This week, we heard from a reader who we’ll call Mr. X. He works in marketing, and handles escalated customer service issues. He’s the guy you talk to when things go horribly, horribly wrong. He listens to your phone calls, and decides whether you should receive bill credits and other nice things. Mr. X has some very important advice for the customer service ninjas of Consumerist: please stop being jerks to front-line employees. [More]
Ashley ordered a special occasion dress from the website of a manufacturer in China. She didn’t realize that the company was in China, despite the “About Us” on their site saying so, and the deeply mangled English on display on many of the pages. But no matter–sometimes shopping direct on Chinese sites can be a pleasant money-saving experience. This wasn’t. Her dress looked nothing like the photo of what she ordered, and the company will only refund her if she ships the fluffy dress back to China. That will cost $138, when the dress cost only $142. She’s not the only customer in this bind. So what should she do? [More]
Patrick had a confusing experience at GameStop recently, when he bought a copy of God of War III. He asked for a new copy of the game, which was on sale, but received an unsealed copy of the game that looked more like a used game. Thanks to a sale, the price difference between new and used copies was only $2, but why did they sell him a not-so-new game in the first place? [More]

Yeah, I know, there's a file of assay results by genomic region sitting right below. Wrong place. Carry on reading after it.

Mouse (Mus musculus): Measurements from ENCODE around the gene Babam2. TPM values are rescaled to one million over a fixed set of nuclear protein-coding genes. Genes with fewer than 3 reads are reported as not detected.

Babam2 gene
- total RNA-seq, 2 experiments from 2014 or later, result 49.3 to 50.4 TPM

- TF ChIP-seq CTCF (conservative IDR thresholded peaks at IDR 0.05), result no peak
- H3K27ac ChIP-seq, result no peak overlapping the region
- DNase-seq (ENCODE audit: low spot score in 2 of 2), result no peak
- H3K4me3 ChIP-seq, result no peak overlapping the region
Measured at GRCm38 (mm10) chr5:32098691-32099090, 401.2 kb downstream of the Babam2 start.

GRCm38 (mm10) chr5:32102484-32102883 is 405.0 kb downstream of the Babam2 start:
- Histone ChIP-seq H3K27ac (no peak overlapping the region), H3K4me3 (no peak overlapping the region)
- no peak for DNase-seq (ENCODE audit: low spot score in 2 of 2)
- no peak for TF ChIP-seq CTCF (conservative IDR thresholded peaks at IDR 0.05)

The bad news: the GameStop where Ambyr went to buy a copy of Call of Duty: Black Ops for her husband only had enough copies of the game to fill pre-orders. The good news: In GameStop’s universe, to “pre-order” means that you leave the store that just refused to sell you a game, order that game online, and then return fifteen minutes later. Bad for logic, good for Ambyr. [More]
This is the time of year when scammers try to weasel nice people out of their cash by pretending to represent a charity. Don’t fall for it! When considering giving to a charity, take some time to do a little research. Here are few websites that will help you find a legit charity that will use your money for good — rather than evil. Or iPods.
How much to spend on cable, internet and telephone is something nobody had to worry about only a few generations ago. Today, the Pew Research Center says that after housing, cable and satellite TV service was most frequently cited as a regular household expense (78%), followed by cell phones (74%) and internet service (65%). By contrast, just four-in-ten adults (42%) say they make a car payment. If you’re looking for a way to cut the amount of money you spend on these “information age” expenses, we’ve got three of them to choose from.